Conscription for Northern Ireland reported in Scottish newspapers
This week, Hanako Ishikawa (King’s College London) discusses how Scottish newspapers reacted when conscription for the Second World War was not introduced in Northern Ireland.
In this short blog, I will examine how the question of Northern Irish conscription in late May 1941 was reported in Scottish newspapers. Both Scotland and Wales processed their own nationalism, and during the Second World War they occasionally manifested their pride in their nation. Some newspapers in the two nations are known to have expressed dissatisfaction towards England and the British government, which was predominantly English. For example, some Scottish newspapers complained about Churchill’s choice of an Englishman as the Secretary of State for Scotland in 1940, and some newspapers in Wales complained about the decision of the British government in failing to establish the position of the Welsh Secretary in 1943. Nevertheless, their opinions towards the other nations within the United Kingdom have not been discussed much. Through Scottish reporting of the Northern Irish conscription question, the article will shed light on a relationship among nations, albeit partially.
During the Second World War, conscription was never applied to Northern Ireland. Prime Minister Winston Churchill tried to apply conscription to the territory in late May 1941 but was met by significant protest from the Catholic population in Northern Ireland as well as from Éire, and he concluded that it would be ‘more trouble than it would be worth.’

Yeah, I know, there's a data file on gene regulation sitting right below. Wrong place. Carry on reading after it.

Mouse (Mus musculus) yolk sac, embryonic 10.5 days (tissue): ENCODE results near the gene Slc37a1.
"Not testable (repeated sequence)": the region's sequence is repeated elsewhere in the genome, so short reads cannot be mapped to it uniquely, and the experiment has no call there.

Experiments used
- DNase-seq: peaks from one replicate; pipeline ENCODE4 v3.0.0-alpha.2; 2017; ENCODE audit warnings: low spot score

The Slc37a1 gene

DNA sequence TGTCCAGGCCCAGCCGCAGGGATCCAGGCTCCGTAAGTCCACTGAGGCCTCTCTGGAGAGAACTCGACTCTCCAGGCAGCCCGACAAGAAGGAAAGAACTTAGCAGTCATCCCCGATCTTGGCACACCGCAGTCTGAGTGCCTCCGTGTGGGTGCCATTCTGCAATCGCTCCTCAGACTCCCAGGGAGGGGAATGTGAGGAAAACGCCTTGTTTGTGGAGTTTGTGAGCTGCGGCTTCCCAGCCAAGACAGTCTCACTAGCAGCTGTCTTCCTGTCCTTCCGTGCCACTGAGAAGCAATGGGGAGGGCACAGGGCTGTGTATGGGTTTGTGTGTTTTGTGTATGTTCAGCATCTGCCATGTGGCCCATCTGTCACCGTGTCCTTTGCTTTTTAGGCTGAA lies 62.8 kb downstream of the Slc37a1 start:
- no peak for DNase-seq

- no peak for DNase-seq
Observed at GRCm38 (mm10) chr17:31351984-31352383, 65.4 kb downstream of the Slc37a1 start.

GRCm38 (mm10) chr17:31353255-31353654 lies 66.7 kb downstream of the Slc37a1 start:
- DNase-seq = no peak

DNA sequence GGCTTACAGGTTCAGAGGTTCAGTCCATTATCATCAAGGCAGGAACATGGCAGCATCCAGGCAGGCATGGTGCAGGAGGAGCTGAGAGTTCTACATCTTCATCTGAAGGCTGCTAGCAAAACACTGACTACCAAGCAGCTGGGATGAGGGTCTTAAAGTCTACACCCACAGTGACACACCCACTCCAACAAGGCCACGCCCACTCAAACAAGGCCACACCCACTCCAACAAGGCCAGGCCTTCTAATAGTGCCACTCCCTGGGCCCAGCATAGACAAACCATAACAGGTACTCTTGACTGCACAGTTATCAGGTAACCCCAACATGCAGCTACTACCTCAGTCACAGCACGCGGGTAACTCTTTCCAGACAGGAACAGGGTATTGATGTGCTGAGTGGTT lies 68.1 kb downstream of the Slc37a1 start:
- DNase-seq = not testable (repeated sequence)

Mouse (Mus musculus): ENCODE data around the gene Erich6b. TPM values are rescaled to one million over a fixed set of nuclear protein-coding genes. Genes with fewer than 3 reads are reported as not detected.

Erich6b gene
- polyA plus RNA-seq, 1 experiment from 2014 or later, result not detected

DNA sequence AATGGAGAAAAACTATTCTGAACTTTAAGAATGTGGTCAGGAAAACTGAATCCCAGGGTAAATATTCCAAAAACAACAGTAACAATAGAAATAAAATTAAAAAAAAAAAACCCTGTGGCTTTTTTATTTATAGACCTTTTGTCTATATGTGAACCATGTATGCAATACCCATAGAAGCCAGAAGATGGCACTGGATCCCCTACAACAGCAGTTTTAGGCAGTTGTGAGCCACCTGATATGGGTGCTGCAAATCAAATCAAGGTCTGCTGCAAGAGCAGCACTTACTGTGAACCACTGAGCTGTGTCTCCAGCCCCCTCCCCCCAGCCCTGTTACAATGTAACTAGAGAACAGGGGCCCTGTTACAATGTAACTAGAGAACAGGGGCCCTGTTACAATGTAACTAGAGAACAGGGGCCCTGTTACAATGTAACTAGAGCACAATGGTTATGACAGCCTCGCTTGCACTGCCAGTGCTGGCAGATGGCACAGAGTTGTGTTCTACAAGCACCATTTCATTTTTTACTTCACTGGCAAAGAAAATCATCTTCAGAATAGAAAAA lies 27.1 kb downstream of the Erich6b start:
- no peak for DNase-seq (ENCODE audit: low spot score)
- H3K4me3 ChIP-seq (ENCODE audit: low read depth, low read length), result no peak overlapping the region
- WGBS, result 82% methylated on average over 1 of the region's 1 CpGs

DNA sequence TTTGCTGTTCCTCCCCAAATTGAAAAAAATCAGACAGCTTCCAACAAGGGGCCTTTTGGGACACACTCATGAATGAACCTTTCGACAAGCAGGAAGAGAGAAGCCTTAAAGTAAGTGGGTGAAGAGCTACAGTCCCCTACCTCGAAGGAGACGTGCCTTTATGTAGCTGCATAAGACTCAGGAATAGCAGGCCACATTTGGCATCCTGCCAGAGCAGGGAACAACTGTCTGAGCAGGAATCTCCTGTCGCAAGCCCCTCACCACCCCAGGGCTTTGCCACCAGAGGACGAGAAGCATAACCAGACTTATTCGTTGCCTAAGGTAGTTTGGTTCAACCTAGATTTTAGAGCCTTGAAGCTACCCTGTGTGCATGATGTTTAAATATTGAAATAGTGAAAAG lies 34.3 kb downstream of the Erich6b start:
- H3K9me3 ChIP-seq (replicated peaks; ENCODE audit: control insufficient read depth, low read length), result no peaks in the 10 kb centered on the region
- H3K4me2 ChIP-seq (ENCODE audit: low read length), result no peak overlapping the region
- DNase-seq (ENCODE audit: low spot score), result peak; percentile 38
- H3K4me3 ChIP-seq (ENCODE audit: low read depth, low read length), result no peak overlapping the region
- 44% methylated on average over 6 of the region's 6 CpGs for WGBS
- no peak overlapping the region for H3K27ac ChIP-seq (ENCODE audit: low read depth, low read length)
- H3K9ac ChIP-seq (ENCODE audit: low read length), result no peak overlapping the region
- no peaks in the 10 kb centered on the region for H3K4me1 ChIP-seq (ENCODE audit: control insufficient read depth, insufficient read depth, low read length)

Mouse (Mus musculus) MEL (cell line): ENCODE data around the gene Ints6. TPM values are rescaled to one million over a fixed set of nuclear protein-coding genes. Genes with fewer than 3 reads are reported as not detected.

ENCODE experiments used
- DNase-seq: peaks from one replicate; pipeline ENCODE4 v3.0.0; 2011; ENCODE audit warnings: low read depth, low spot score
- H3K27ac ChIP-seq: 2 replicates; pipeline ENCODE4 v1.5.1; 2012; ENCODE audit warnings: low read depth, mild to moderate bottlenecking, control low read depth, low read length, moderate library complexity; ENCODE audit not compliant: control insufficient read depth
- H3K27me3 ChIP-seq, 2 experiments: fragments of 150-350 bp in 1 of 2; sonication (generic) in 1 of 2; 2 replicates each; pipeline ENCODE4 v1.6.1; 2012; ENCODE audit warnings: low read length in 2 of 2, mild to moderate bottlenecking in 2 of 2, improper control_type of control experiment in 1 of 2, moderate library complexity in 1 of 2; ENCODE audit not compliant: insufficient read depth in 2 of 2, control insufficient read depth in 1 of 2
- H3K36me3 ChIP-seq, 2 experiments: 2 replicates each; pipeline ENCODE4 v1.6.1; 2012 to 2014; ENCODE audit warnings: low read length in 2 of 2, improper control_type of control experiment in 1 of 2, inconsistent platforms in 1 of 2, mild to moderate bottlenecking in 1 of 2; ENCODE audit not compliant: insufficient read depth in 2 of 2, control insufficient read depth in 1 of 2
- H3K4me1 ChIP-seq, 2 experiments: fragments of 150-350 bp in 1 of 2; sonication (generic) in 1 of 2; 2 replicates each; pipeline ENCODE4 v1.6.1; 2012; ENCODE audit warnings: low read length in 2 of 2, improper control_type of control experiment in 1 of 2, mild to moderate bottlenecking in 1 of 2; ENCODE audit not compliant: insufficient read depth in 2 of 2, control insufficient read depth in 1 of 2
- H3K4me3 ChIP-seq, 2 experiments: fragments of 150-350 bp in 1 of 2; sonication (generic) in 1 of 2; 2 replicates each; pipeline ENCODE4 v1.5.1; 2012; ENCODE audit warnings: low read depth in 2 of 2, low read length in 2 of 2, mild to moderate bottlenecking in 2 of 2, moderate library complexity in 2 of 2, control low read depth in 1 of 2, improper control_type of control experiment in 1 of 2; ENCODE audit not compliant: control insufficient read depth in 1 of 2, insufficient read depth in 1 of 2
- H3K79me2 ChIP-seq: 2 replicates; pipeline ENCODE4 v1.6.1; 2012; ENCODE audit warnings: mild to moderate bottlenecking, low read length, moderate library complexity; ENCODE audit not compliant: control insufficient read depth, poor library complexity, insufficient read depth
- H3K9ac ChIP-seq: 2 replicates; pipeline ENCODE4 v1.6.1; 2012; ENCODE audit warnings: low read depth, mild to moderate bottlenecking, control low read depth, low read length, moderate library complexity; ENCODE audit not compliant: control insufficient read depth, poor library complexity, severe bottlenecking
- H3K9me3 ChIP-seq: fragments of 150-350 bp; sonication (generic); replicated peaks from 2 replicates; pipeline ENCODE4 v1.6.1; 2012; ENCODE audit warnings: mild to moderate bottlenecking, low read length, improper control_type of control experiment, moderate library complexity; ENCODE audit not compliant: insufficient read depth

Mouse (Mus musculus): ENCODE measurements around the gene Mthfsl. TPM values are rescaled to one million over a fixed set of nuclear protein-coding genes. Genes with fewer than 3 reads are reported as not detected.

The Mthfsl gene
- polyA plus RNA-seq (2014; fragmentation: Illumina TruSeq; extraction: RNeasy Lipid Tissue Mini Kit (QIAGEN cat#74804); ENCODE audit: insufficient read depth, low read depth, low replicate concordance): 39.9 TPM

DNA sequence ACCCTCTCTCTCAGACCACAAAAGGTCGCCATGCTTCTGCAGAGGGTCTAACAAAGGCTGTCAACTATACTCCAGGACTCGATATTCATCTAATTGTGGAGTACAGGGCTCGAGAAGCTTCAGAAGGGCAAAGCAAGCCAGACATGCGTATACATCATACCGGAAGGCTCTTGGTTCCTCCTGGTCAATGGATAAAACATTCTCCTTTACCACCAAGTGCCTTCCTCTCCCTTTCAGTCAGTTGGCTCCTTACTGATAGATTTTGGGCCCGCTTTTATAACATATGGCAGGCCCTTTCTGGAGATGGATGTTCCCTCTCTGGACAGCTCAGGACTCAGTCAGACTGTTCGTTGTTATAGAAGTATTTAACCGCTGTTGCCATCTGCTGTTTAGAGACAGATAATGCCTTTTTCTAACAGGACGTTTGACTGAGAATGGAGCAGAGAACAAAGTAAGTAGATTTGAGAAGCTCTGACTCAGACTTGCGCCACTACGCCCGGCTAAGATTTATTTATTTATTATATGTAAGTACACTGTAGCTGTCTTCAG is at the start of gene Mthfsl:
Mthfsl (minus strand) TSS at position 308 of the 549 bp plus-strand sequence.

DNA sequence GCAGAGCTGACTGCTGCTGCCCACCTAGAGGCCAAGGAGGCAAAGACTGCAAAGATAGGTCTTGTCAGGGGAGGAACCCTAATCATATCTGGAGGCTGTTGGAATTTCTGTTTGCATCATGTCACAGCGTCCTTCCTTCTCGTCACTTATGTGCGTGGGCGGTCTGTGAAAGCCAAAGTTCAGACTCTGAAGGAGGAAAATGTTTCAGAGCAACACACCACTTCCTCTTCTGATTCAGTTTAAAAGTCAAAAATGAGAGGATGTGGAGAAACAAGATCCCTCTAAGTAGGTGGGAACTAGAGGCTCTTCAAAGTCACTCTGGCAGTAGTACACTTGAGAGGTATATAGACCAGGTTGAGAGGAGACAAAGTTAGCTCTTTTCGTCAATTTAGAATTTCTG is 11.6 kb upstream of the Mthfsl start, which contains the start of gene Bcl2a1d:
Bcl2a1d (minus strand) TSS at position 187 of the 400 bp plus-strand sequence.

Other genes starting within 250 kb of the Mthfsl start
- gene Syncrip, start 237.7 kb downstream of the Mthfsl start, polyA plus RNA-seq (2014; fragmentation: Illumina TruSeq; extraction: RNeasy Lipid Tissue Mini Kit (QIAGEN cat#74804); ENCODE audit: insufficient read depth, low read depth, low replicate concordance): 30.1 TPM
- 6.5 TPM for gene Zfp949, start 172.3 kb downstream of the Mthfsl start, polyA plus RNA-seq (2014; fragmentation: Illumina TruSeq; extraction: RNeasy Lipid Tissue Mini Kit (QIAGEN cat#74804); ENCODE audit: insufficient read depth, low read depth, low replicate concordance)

In Scotland, many Unionist and Conservative-supporting newspapers criticised Éamon de Valera, the Prime Minister of Éire, who bitterly opposed conscription in Northern Ireland and determined Irish neutrality. In the letter column of the Scotsman, A. Berriedale Keith attacked Irish neutrality, stating that, ‘by withholding the use of ports and aerodromes,’ it ‘is inflicting on us grave losses in ships, in cargoes, and, worst of all, in the lives of our seamen.’ He claimed that the conscription over Northern Ireland had nothing to do with Éire and that the Catholic population in Ulster could cross the border to avoid conscription anyway.[i] The Dundee Courier also criticised Ireland for not letting Britain use their ports, and claimed that, ‘if they had been at our disposal the Battle of the Atlantic would have been over and won by now’, and lamented that ‘never till the de Valera era had Irishmen, irrespective of their politics, any objection to serving in the wars of Britain.’[ii] Their descriptions show a negative feeling against Éire, and their lack of sympathy towards partitioned Ireland.
While criticising those who protested against conscription, many Scottish newspapers were anxious to include Nationalists in the British military services. The Scotsman claimed that it would be difficult to apply conscription to ‘a fair sprinkling of extremists of the I.R.A.’ and it feared that they might obtain weapons illegally by joining the services.[iii] It stated that, ‘the Nationalist minority cannot be trusted’, and that ‘The Irish are traditionally good fighters, but they are even better haters.’[iv] The Dundee Courier also claimed that applying conscription to Nationalists in Ulster was ‘a dangerous policy’: